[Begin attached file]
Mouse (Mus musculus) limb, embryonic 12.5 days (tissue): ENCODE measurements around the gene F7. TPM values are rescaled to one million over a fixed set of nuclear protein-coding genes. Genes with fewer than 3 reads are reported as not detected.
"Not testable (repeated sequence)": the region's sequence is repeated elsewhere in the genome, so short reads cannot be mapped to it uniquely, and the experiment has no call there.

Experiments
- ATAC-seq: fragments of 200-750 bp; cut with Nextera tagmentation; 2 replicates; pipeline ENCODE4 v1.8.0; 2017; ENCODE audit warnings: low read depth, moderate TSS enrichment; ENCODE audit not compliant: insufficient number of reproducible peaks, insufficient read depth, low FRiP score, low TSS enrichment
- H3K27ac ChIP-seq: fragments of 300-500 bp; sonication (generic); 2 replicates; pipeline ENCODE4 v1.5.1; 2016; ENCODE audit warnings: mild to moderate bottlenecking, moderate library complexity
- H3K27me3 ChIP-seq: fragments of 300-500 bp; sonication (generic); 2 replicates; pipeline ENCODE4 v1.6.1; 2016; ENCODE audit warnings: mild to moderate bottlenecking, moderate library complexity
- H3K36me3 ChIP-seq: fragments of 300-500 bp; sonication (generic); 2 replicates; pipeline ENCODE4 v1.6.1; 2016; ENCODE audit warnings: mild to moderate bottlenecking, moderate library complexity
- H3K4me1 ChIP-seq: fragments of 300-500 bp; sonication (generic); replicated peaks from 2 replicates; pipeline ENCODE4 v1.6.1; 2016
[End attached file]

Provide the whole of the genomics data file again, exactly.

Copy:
Mouse (Mus musculus) limb, embryonic 12.5 days (tissue): ENCODE measurements around the gene F7. TPM values are rescaled to one million over a fixed set of nuclear protein-coding genes. Genes with fewer than 3 reads are reported as not detected.
"Not testable (repeated sequence)": the region's sequence is repeated elsewhere in the genome, so short reads cannot be mapped to it uniquely, and the experiment has no call there.

Experiments
- ATAC-seq: fragments of 200-750 bp; cut with Nextera tagmentation; 2 replicates; pipeline ENCODE4 v1.8.0; 2017; ENCODE audit warnings: low read depth, moderate TSS enrichment; ENCODE audit not compliant: insufficient number of reproducible peaks, insufficient read depth, low FRiP score, low TSS enrichment
- H3K27ac ChIP-seq: fragments of 300-500 bp; sonication (generic); 2 replicates; pipeline ENCODE4 v1.5.1; 2016; ENCODE audit warnings: mild to moderate bottlenecking, moderate library complexity
- H3K27me3 ChIP-seq: fragments of 300-500 bp; sonication (generic); 2 replicates; pipeline ENCODE4 v1.6.1; 2016; ENCODE audit warnings: mild to moderate bottlenecking, moderate library complexity
- H3K36me3 ChIP-seq: fragments of 300-500 bp; sonication (generic); 2 replicates; pipeline ENCODE4 v1.6.1; 2016; ENCODE audit warnings: mild to moderate bottlenecking, moderate library complexity
- H3K4me1 ChIP-seq: fragments of 300-500 bp; sonication (generic); replicated peaks from 2 replicates; pipeline ENCODE4 v1.6.1; 2016